Now that the Super Bowl is over and we can hopefully forget about deflategate, the next big TV event is the Oscars on Feb. 22. This year we're using the "Oscar buzz" to help highlight the great work that celebrities are doing to fight climate change.
There are millions of people all over the world taking action to fight climate change, but an endorsement from a celeb never hurts. Since the UN just confirmed 2014 the hottest year on record and with the Paris climate talks in December, these celebrities are sure to continue to demand climate action now.
Daryl Hannah is a longtime climate activist, putting her body on the line and getting arrested five times during protests for mountaintop removal, fracking and the Keystone XL pipeline. Her website, dhlovelife.com, helps share solutions on how to live more harmoniously with the planet and all other living things. Hannah works closely with indigenous peoples—those who have already been negatively impacted by Alberta tar sands extraction and those who will be if the Keystone XL pipeline is approved.
Mark Ruffalo has been an outspoken advocate against fracking and the Keystone XL pipeline, and in favor of a 100 percent renewable energy future. In September, he participated in the People's Climate March and promoted 11-year-old Itzcuauhtli who took a 45-day vow of silence demanding climate action. In September, Ruffalo appeared on The Climate Reality Project's 24 Hours of Reality.
Leonardo DiCaprio is the UN Messenger of Peace and with good reason. He has been advocating for action on climate change for years. Before wanting to be an actor, DiCaprio says he dreamt of being a marine biologist. In October, the Leonardo DiCaprio Foundation donated $2 million to toward marine conservation and ocean protection projects. UN Secretary General Ban Ki-Moon called DiCaprio "a new voice for climate advocacy." DiCaprio was a featured speaker at the UN Climate Summit in New York City in September. Watch here as he delivers a powerful speech at this year's Our Ocean conference.
Along with Farm Aid and Harvest for Hope concerts last year, Neil Young also took a strong stance against GMOs in 2014. When Starbucks teamed up with Monsanto to sue Vermont over its GMO labeling law, Young publicly announced his boycott of Starbucks. Watch Neil Young sing a duet with Stephen Colbert of his song, "Who's Going to Stand Up?"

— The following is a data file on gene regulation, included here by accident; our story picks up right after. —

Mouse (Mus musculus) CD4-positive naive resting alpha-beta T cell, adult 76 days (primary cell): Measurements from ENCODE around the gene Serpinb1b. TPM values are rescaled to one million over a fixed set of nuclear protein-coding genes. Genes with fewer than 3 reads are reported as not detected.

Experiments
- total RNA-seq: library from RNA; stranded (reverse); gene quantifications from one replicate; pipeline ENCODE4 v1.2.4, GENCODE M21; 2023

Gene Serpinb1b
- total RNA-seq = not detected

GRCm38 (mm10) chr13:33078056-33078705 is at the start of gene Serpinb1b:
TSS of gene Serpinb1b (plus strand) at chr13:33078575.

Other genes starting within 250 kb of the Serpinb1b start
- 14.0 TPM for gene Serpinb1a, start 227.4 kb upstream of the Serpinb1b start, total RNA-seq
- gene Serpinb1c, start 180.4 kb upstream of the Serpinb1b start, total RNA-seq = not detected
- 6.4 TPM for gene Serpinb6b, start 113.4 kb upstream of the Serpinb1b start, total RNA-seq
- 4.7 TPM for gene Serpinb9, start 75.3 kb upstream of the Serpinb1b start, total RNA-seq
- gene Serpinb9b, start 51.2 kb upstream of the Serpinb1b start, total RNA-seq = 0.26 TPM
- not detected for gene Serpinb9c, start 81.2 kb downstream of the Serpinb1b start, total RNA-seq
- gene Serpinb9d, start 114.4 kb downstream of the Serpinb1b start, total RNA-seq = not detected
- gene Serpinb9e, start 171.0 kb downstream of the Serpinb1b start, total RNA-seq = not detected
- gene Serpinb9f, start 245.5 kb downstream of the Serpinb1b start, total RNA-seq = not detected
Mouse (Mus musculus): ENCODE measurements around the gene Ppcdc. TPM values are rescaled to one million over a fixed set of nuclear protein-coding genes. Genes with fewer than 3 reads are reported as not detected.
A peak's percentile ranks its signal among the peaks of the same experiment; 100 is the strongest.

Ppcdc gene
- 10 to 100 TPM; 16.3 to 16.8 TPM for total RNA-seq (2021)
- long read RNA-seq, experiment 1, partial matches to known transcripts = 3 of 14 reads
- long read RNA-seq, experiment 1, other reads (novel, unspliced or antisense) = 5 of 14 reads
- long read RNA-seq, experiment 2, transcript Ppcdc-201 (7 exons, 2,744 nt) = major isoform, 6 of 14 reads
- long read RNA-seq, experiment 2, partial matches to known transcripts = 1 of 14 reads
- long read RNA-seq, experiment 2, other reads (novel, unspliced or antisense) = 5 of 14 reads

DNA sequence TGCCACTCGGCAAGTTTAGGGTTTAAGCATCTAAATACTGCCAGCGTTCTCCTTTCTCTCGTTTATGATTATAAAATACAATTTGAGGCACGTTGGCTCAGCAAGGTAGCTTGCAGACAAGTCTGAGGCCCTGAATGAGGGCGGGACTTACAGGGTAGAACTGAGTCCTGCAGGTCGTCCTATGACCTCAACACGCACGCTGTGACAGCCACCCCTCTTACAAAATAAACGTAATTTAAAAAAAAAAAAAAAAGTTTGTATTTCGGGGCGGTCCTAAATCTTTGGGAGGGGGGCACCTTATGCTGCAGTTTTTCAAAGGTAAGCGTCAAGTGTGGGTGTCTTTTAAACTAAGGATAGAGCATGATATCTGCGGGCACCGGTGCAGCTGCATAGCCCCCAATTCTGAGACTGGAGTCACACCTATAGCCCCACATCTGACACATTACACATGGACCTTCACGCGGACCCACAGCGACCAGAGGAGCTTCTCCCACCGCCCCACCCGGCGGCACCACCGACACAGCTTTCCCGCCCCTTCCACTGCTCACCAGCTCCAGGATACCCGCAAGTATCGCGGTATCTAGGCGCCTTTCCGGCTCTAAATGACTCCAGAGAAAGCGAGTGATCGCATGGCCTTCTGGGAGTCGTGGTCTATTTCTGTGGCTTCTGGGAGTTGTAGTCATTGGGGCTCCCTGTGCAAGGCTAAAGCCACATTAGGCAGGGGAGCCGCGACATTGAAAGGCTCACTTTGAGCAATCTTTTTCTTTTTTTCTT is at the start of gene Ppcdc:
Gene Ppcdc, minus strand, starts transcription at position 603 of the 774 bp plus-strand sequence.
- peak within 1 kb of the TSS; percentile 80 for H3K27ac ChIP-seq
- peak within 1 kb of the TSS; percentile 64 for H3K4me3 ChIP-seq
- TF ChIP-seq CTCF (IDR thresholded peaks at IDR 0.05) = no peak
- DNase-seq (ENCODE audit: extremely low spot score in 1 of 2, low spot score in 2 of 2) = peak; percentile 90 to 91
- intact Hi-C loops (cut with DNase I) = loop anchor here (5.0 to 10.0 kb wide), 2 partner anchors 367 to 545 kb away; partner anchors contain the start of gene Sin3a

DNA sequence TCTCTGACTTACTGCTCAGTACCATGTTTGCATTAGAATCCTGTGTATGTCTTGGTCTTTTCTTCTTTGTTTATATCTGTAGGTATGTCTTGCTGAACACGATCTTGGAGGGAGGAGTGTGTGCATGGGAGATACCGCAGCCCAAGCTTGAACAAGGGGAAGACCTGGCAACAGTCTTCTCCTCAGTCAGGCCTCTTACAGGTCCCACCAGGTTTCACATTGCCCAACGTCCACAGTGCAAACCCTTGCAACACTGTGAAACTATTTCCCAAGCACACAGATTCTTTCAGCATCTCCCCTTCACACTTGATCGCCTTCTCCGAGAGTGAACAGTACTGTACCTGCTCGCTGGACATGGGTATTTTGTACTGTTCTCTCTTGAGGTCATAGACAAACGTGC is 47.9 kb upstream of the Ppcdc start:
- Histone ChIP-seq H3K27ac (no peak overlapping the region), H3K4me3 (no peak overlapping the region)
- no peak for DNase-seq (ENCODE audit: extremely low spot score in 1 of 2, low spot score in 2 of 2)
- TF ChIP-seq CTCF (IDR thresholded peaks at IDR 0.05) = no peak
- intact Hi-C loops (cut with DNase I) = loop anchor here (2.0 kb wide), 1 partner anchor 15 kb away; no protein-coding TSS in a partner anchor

Robert Redford's Sundance Film Festival just wrapped up last weekend, and the famed actor and director took the opportunity to sit down with Amy Goodman from Democracy Now! to talk about pressing environmental issues. He stressed that fossil fuels need to stay in the ground, Keystone XL is a bad decision and renewable energy is the future.
Last fall, the old Texan crooner joined Neil Young in headlining a sold-out concert, Harvest for Hope, in Nebraska to protest the Keystone XL pipeline. The pair are not new to benefit concerts. Willie Nelson and Young have spearheaded Farm Aid Concerts since 1985 with proceeds going to small farmers. Nelson also voiced his opposition to mountaintop removal in 2014 with a video in which he sings "America the Beautiful" over the horrific images of mountaintop mining.
Jason Mraz joined artists such as Michael Franti, Maroon 5, Linkin Park and Guster to voice his opposition to illegal logging. The artists partnered with the Environmental Investigation Agency and REVERB to urge consumers of musical instruments to find out where their wood comes from. Mraz has been active in the environmental movement for years. Last September, he participated in The Climate Reality Project's 24 Hours of Reality to promote taking action on climate change.
That's right, Elaine from Seinfeld is an environmental activist. When she's not acting as the funniest vice president ever on Veep, Julia Louis-Dreyfus is an advocate for the planet. She has been an outspoken opponent of the Keystone XL pipeline and appeared in a video which urged President Obama to reject the proposal. She has donated millions to various environmental organizations and worked to get Proposition O passed, thus allocating $500 million for cleaning up Los Angeles’ water supply.
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The speed and scale of the response to COVID-19 by governments, businesses and individuals seems to provide hope that we can react to the climate change crisis in a similarly decisive manner - but history tells us that humans do not react to slow-moving and distant threats.